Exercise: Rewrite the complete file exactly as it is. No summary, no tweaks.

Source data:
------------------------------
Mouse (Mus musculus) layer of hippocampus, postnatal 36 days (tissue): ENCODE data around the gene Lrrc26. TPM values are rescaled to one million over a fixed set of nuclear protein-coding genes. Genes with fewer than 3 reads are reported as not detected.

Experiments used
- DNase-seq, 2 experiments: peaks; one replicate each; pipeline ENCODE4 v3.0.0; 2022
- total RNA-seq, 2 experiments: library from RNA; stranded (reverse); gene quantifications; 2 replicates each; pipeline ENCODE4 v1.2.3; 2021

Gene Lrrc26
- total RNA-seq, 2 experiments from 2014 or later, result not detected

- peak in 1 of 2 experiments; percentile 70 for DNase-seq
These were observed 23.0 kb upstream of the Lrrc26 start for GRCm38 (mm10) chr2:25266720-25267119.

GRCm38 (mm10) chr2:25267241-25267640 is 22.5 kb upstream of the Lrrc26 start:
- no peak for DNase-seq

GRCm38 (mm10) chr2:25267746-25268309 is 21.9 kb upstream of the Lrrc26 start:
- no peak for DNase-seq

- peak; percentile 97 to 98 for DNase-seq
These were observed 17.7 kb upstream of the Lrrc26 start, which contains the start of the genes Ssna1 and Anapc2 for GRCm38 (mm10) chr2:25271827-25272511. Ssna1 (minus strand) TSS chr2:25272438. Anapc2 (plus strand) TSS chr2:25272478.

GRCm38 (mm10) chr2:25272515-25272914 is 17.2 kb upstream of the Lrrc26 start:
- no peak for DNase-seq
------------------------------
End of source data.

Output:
Mouse (Mus musculus) layer of hippocampus, postnatal 36 days (tissue): ENCODE data around the gene Lrrc26. TPM values are rescaled to one million over a fixed set of nuclear protein-coding genes. Genes with fewer than 3 reads are reported as not detected.

Experiments used
- DNase-seq, 2 experiments: peaks; one replicate each; pipeline ENCODE4 v3.0.0; 2022
- total RNA-seq, 2 experiments: library from RNA; stranded (reverse); gene quantifications; 2 replicates each; pipeline ENCODE4 v1.2.3; 2021

Gene Lrrc26
- total RNA-seq, 2 experiments from 2014 or later, result not detected

- peak in 1 of 2 experiments; percentile 70 for DNase-seq
These were observed 23.0 kb upstream of the Lrrc26 start for GRCm38 (mm10) chr2:25266720-25267119.

GRCm38 (mm10) chr2:25267241-25267640 is 22.5 kb upstream of the Lrrc26 start:
- no peak for DNase-seq

GRCm38 (mm10) chr2:25267746-25268309 is 21.9 kb upstream of the Lrrc26 start:
- no peak for DNase-seq

- peak; percentile 97 to 98 for DNase-seq
These were observed 17.7 kb upstream of the Lrrc26 start, which contains the start of the genes Ssna1 and Anapc2 for GRCm38 (mm10) chr2:25271827-25272511. Ssna1 (minus strand) TSS chr2:25272438. Anapc2 (plus strand) TSS chr2:25272478.

GRCm38 (mm10) chr2:25272515-25272914 is 17.2 kb upstream of the Lrrc26 start:
- no peak for DNase-seq